17. Defendant had a legitimate purpose and use for the devices at issue in Plaintiff's Complaint.
18. Plaintiff's Complaint fails to State a Claim for which Relief Can be Granted.
19. Defendant is not in possession of any devices alleged in Plaintiff's Complaint.
20. Plaintiff's claims under section 2512 fails [sic] to state a claim as a matter of law.
21. Plaintiff's claims are barred by the statute of limitations applicable to its claims.
22. Plaintiff's equitable claims are barred by the doctrine of unclean hands, the plaintiff having delayed distribution of its "P-4" access card and failing to implement security measures when such measures were available to it several years prior to filing this action.
23. Defendant did not intercept, exhibit or otherwise assist in the unauthorized interception or exhibition of Satellite Television transmitted by Directv within the meaning of any statute prohibiting interception or exhibition of communications or cable satellite programming.
24. Plaintiff is not a person aggrieved within the meaning of any provision of 47 U.S.C. § 605.
25. Plaintiff is not entitled to damages as alleged in Plaintiff's Complaint.
26. Plaintiff is not entitled to pre-judgment interest on any of the claims in Plaintiff's Complaint.
27. Defendant did not intercept, endeavor to intercept or procure other persons to intercept electronic communications from Directv.
28. Plaintiff is required to prove actual damages suffered as a result of Defendant's alleged conduct.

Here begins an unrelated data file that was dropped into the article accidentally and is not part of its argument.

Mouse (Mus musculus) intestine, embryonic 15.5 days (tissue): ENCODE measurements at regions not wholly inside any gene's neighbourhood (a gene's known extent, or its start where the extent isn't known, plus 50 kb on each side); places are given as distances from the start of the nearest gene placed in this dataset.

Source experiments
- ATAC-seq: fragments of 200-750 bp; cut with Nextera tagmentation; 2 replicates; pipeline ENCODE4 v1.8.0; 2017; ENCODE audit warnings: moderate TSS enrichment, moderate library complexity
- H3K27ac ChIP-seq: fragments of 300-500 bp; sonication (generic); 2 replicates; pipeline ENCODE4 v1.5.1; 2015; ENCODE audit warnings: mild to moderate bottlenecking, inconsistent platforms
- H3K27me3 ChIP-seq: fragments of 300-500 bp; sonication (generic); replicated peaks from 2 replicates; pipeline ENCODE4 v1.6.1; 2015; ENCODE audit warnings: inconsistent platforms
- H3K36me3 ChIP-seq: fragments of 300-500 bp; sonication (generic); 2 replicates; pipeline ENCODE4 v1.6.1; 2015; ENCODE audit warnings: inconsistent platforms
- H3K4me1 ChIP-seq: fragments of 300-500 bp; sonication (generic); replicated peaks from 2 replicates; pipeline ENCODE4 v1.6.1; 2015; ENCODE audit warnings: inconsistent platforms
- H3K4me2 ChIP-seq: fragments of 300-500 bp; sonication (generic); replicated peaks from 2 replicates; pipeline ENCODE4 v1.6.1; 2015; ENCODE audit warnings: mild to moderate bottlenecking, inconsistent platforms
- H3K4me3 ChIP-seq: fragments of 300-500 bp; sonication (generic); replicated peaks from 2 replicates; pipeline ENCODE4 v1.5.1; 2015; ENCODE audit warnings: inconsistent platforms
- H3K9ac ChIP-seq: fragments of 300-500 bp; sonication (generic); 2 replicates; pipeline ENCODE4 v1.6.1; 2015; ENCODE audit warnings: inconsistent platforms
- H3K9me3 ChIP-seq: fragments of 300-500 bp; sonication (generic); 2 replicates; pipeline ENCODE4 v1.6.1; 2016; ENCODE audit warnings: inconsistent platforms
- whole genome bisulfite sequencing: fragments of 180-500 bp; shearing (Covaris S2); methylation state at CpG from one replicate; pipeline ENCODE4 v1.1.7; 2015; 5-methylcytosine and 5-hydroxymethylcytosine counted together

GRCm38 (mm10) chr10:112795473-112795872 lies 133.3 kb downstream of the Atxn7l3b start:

29. Plaintiff is not a person whose electronic communications have been intercepted, disclosed and/or intentionally used.
30. Defendant did not manufacture, assemble or modify any devices to assist in the unauthorized decryption of Satellite Programming, etc.
31. Defendant did not violate 18 Pa.C.S.A. § 910.
32. This Honorable Court should decline to exercise supplemental jurisdiction over Plaintiff's state law claims.*fn4
The Plaintiff has moved to strike all but affirmative defenses 10, 16 and 19. Even a cursory review of the challenged affirmative defenses reveals that they constitute denials and not affirmative defenses, and/or have either been waived or do not meet the requirements of Rules 8 and 9, and/or are otherwise legally inadequate. For example, Defendant has plead the affirmative defenses of assumption of the risk and contributory negligence, which are cognizable defenses to a tort action. However, inasmuch as Plaintiff has not brought a tort action against the Defendant these defenses have no possible relation to the controversy at hand. As another example, Defendant asserts improper venue and lack of appropriate service of process. These defenses are waived if omitted from a Rule 12 motion in the circumstances described in Rule 12 (g). Fed.R.Civ.P. 12(h)(1). Here, Defendant filed a motion to dismiss prior to filing his Answer and did not raise these defenses in that motion; hence, they are waived.
This Court finds that the following challenged affirmative defenses are either denials and, therefore, not proper affirmative defenses, and/or have been waived or do not meet the requirements of Rules 8 and 9, and/or are otherwise legally inadequate: 1-9, 11-14, 17-20, and 22-32. Accordingly, the Plaintiff's motion to strike is GRANTED to the extent that affirmative defenses 1-9, 11-14, 17-20, and 22-32 are hereby STRICKEN. Plaintiff's motion is DENIED as to affirmative defenses 15, 18 and 21. Defendant shall have until February 21, 2006, to properly plead any affirmative defenses he wishes to raise.
Additionally, attached to the Defendant's Answer are two documents from litigation involving Directv and other defendants, not including the defendant in this case, filed in the Eastern District of Louisiana: (1) Directv's supplemental responses to interrogatories and (2) a memorandum order concerning a motion by Directv to maintain confidentiality of certain of its discovery responses. Inasmuch as the Defendant has not demonstrated the relationship, if any, of these pleadings to the controversy at issue here, these documents are STRICKEN pursuant to Rule 12(f) as immaterial.
So ORDERED this 9th day of February, 2006.
AMY REYNOLDS HAY United States Magistrate Judge